Bulgaria is a target, but she has friends!

Trud

David Harris

August 22, 2012


More than a month has passed since the terrorist attack in Burgas that killed five Israelis and one Bulgarian.

Like many others, I shall not soon forget the day.

My heart immediately went out to the Israelis, who were at the start of a much-anticipated holiday in Bulgaria. They were targeted for the simple reason they were Israelis. In the demented eyes of the perpetrators, that made them destined for death.

And my heart immediately went out to the Bulgarians. A Bulgarian citizen was killed. That was tragic enough. And Bulgaria’s openness was exploited by those intent on mayhem.

I know Bulgaria well. I have visited many times since the historic events of 1989.

I value Bulgaria’s example of tolerance and mutual respect. It was exemplified in the past by its protection of the Jewish community during the Second World War, even as it was allied to the Third Reich, and today by its pluralistic society, including Orthodox Christians, Muslims and Jews.

And I appreciate Bulgaria’s role in the Middle East as a friend of both Israel and many Arab nations. That makes Bulgaria an important and credible voice for the pursuit of peace and coexistence in a troubled region.

But something changed on July 18th.

Those involved in plotting the attack may have been targeting Israelis, but it was every bit as much an assault on Bulgarians.

By carrying out the deadly bombing on Bulgarian soil, putting at risk everyone in sight, the perpetrators in essence declared Bulgaria a legitimate target.

Why would they do so?

Presumably to challenge Bulgaria’s sovereign right to choose its friends.

In other words, if Bulgaria counts Israel among its friends, and extends a warm welcome to Israeli tourists, then Bulgaria becomes “fair game” in the terrorists’ minds.

A few might be tempted to say that, in such a case, drop the friendship with Israel and close the doors to Israeli tourists.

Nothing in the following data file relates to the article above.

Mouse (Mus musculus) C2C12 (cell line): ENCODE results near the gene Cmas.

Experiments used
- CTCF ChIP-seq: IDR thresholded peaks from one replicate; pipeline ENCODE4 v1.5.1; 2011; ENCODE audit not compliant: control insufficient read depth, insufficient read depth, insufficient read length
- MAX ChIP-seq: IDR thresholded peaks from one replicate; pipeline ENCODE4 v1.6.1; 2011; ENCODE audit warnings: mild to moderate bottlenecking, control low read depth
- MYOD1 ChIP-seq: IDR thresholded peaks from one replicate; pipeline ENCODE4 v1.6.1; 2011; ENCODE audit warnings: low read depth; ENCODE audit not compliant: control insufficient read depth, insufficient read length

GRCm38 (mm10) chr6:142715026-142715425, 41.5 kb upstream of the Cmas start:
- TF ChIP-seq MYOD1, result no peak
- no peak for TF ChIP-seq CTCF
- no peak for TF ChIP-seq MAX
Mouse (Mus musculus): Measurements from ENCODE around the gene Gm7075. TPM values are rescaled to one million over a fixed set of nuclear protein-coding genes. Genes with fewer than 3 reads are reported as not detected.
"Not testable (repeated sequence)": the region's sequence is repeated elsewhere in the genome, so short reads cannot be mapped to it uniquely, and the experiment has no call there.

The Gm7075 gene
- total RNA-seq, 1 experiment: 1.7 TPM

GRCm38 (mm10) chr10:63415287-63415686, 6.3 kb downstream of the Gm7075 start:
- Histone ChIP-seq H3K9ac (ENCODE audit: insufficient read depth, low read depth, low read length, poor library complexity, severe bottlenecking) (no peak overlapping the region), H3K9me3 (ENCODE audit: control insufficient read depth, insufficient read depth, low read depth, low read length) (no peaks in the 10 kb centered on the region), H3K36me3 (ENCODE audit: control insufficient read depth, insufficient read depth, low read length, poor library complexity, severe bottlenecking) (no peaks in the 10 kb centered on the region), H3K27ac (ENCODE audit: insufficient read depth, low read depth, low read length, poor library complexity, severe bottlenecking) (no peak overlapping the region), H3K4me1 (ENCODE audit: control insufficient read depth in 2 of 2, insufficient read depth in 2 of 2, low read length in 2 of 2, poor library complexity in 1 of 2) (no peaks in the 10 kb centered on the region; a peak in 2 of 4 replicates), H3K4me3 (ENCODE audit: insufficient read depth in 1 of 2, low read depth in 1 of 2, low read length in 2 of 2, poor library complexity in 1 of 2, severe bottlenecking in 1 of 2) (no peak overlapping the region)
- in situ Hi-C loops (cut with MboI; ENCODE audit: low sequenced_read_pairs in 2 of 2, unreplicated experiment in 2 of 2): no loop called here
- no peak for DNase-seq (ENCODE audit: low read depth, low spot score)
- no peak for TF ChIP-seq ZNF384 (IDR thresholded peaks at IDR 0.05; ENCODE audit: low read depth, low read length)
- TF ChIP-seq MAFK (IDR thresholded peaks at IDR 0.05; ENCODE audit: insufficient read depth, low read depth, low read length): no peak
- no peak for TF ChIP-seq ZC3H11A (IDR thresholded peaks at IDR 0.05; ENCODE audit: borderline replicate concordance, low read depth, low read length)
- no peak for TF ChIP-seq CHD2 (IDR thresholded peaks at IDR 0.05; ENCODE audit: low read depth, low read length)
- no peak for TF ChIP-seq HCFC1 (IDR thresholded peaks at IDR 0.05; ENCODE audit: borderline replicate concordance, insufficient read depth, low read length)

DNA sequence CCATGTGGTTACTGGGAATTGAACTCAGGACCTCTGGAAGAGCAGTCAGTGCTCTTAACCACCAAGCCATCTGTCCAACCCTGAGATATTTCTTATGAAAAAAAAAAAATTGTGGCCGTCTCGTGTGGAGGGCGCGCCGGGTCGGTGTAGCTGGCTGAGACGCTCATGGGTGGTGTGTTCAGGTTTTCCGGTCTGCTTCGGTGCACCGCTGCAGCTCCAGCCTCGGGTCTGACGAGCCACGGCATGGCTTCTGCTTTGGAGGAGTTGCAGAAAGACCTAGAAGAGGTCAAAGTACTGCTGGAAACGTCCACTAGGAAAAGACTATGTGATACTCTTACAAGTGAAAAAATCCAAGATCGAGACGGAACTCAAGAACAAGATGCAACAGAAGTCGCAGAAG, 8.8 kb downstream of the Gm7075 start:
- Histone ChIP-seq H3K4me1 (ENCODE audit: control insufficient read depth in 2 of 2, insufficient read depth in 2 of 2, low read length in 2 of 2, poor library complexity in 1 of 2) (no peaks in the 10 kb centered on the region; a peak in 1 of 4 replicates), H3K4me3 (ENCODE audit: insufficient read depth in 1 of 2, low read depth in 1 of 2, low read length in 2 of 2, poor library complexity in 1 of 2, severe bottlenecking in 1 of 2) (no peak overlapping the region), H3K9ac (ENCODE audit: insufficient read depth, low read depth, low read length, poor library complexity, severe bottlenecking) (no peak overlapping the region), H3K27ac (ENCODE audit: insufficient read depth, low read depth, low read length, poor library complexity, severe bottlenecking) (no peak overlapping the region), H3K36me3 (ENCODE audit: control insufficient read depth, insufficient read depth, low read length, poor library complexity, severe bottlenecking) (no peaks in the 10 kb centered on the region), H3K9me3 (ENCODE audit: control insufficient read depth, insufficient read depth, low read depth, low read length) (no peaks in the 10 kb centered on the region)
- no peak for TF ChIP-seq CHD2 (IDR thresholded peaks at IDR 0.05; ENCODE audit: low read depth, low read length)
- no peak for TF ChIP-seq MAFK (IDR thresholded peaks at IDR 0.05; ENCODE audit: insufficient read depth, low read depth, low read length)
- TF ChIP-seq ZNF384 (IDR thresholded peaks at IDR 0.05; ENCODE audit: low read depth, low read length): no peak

But, of course, that would be contradicting Bulgaria’s core democratic values, ceding decision-making to hate-filled outsiders, and, yes, yielding to transparent blackmail, which could be applied on other issues as well.

The road ahead will not be easy.

Apart from guarding against the possibility of more attacks, Bulgarian officials must seek to find the proverbial needle in the haystack – the identities of the terrorists behind Burgas.

That may not be an easy task for Bulgaria. Indeed, Interior Minister Tsvetan Tsvetanov said it could “last years,” though the experience of friendly nations, most notably the United States, United Kingdom and Israel, could help expedite the process.

And there is another looming issue.

Israel has explicitly stated that the July attack was the work of Iran and Hezbollah. “We know for certain that Iran and Hezbollah are involved,” said an Israeli official.

Washington has essentially endorsed Israel’s view. A State Department representative noted that “the attack does resemble Hezbollah’s plotting earlier this year,” referring to a previous attempt against Bulgaria.

If Iran or Hezbollah is implicated, as seems likely, then Bulgaria will be confronted with a major challenge.

Ask Argentina. It was the target of a 1994 terrorist attack against a Jewish facility that killed 85 Argentines.

Argentina had thought it was far from the Middle East, but found that was not the case. Its sovereignty had been violated, its citizens murdered.

It went to Interpol to request the issuing of “Red Notices” against five Iranians, including the current defense minister, and one Hezbollah operative accused in the 1994 attack. Buenos Aires realized this would be a long struggle to pursue justice, given the nature of the adversary.

Some will say it is premature for this discussion, as the perpetrators have not yet been identified in the Burgas attack. But these are matters that overhang any investigation.

And there is another one. If Hezbollah is found complicit, will Bulgaria turn to its European Union partners and demand that the group be placed, at long last, on the EU terrorism list? Bulgaria would be thrust into the center of a critically important debate with its 26 partners.

The Bulgaria I know will do the right thing in doggedly pursuing the investigation wherever it may lead – and standing up for what is right and just.

And Bulgaria should always be aware that it has friends who understand the high stakes involved and stand with it in full solidarity.Date: 8/23/2012 12:00:00 AM
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